Deer Hunting in Texas

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  • B
  • 5,596,000

    Est. Whitetail Population

  • 1,213,000

    No. Licenses Sold Annually

  • $25-80

    Deer hunting license is $25. Archery endorsement is $7. Annual public hunting permit is $48.

    Resident hunting license and deer permit

  • $370

    Deer hunting license is $315. Archery endorsement is $7. Annual public hunting permit is $48.

    Non-resident hunting license and deer permit

  • 196 4/8"

    Taken by Tom McCulloch in Maverick County in 1963 and is currently ranked 47th.

    Record B&C Typical Stat

  • 515

    Total B&C Typical Entries

  • 284 3/8"

    Taken by an unknown hunter in McCulloch County in 1892 and is currently ranked 14th.

    Record B&C Non-Typical Stat

  • 290

    Record B&C Non-Typical Entries

Tyler Jordan and his big Texas buck. (Photo courtesy of Tyler Jordan)

Season Dates (2021):

The Texas archery season is from October 2 to November 5 for all but two counties. Muzzleloader season runs January 3 to 16 for 90 of 254 counties. In the North Zone, the general season runs from November 6 to January 2, and in the South Zone, it runs from November 6 to January 16. The special late season runs January 3 to 16 in the North Zone and January 17 to 30 in the South Zone. Youth season falls on October 30-31 and January 3 to 16. These are the dates set when published. Please check the Texas Parks and Wildlife Department website to confirm.

The Grade: B

Each season, more deer are taken in Texas than in any other state, partly because of the size of the place — but also because of the abundance of animals and outstanding habitat. Comparatively speaking, Texas has very little public land. For the most part it takes money spent on a lease or outfitted hunt to enjoy the best of Texas deer hunting. For that, the grade slips to a B.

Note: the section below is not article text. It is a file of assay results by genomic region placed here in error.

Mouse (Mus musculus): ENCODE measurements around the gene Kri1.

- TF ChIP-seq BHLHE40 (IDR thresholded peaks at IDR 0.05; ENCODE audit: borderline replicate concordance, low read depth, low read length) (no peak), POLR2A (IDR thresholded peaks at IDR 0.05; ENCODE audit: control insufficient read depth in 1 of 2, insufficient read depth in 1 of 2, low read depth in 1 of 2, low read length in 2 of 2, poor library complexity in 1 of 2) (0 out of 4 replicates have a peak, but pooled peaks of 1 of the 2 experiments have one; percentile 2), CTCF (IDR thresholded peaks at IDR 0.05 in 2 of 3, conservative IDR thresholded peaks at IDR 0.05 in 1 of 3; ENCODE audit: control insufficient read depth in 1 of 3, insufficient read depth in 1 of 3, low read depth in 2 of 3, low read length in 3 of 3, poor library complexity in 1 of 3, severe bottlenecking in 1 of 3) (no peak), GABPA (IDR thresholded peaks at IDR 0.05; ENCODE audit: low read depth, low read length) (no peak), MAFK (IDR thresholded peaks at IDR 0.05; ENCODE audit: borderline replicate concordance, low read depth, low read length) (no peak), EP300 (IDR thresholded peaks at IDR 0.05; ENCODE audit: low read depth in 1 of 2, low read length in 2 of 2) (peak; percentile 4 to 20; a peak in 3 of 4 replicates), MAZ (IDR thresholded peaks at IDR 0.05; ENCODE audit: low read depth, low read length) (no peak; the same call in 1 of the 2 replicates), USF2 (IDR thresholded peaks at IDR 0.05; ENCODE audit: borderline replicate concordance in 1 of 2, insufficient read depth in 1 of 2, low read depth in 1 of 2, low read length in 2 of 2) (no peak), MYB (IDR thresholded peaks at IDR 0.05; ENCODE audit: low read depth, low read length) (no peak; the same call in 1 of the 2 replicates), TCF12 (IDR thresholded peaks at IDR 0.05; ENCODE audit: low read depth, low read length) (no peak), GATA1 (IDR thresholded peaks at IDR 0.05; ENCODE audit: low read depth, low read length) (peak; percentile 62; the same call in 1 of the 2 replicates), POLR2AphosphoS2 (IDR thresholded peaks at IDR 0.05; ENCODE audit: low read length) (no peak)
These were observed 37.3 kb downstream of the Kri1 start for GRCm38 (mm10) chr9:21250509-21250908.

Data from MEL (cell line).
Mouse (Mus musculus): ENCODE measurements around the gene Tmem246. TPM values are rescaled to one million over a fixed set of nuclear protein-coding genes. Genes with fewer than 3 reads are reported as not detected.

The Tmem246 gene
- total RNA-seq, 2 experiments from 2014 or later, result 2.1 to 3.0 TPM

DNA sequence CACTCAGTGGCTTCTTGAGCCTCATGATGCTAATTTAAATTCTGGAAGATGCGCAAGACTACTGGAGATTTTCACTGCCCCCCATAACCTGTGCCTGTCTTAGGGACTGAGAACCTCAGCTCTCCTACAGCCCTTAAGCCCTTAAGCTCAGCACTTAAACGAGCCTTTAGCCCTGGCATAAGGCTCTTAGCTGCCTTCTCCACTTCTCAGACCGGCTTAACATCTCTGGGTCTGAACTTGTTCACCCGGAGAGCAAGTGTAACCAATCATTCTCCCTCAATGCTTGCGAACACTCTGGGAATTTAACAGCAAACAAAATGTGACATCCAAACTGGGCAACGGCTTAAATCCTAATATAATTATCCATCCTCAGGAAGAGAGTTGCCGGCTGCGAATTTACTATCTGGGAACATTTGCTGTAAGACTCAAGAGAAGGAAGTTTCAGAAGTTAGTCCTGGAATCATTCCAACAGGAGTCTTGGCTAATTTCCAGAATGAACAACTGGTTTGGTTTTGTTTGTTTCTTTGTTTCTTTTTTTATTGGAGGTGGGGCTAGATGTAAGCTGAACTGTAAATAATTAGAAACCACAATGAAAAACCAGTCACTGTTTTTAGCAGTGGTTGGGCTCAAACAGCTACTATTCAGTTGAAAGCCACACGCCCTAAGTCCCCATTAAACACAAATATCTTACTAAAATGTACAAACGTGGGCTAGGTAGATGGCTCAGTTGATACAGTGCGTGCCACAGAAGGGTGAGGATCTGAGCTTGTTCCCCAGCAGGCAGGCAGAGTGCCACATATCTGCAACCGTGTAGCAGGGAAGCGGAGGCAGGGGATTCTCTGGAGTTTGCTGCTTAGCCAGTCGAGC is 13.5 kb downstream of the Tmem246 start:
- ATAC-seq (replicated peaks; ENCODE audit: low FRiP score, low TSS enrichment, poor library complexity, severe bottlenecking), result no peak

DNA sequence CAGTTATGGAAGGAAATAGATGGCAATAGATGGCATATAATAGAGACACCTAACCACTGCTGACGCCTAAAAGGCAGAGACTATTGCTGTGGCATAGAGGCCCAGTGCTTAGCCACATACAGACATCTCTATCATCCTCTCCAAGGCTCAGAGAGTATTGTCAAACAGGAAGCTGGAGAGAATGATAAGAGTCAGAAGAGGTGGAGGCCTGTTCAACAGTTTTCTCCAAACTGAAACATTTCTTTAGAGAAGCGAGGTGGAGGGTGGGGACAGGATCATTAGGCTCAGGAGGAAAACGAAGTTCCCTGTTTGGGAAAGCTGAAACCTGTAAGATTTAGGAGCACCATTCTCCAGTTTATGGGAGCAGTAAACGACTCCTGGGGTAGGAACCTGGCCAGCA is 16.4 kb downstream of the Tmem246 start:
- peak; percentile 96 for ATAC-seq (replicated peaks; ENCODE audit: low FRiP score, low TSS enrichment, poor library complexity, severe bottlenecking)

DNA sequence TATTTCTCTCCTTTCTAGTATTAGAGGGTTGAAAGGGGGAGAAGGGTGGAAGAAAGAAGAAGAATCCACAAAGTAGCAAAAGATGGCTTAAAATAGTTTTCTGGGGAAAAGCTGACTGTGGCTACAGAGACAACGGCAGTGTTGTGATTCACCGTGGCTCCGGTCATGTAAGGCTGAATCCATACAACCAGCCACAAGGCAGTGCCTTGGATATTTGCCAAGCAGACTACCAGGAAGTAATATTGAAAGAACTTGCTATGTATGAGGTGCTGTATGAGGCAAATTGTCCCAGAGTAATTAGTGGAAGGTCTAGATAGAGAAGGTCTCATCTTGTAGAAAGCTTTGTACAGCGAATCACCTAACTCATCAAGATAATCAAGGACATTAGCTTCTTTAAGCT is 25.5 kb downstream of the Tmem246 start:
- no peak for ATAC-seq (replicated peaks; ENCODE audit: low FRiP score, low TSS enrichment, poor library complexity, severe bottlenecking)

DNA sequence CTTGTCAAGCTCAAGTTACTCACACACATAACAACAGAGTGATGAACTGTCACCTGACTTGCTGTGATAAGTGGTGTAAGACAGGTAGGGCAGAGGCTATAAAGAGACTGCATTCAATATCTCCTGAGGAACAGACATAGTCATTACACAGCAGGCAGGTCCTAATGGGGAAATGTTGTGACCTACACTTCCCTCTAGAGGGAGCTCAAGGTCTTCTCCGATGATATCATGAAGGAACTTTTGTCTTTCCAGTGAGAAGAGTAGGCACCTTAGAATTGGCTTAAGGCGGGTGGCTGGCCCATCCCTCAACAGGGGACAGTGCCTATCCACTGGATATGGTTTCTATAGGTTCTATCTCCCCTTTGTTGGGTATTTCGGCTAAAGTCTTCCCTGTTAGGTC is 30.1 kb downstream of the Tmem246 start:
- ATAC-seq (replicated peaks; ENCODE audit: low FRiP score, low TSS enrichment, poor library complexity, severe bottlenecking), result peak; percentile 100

Still, there is good opportunity. Big Time Texas Hunts, for example, provides chances to win premium guided hunt packages with food and lodging provided. Few other states have programs like that.

Antler Nation Knowledge:

The Lone Star State is 95% private, but there are many public tracts around. WMAs are the obvious choice. Also, think about U.S. Forest Service and U.S. Army Corps of Engineers ground. And definitely don’t forget about Texas’ prized drawn hunts. The Texas Public Hunting map is a great resource.

South Texas and the Western Rolling Plains are especially known for consistently producing quality bucks. In this region, there are plenty of 5 ½-plus-year-old bucks that score well into the 130s and 140s, but the occasional Booners do live there. Hunters looking for a true trophy might consider Brooks, Dimmit, Duval, Jim Hogg, Frio, Kenedy, Kleberg, La Salle, Maverick, McMullen, Refugio, Uvalde, Webb and Zavala counties. These lead the way in top-end deer.

If quantity is the goal, focus on the Texas Hill Country. According to TPWD officials, an estimated 2.37 million deer inhabit that area — the highest deer density in the state. In fact, both Llano and Mason counties boast deer densities exceeding 290 deer per 1,000 acres. Grayson, Irion, McCulloch, Shackelford, Sutton and Tom Green counties are great big-buck locations to try, too.

Finally, several recent changes affect Texas hunters. There are increased antlerless opportunities in 43 counties. Air-powered guns and arrow guns (air bows) are now legal weapon types. And CWD zones are established in Val Verde and Kimble counties.

Texas Harvests

  • Jenny Hollowell

    Callahan, Texas

  • Brooke McGee

    Cooke county, Texas

From the Realtree Trophy Den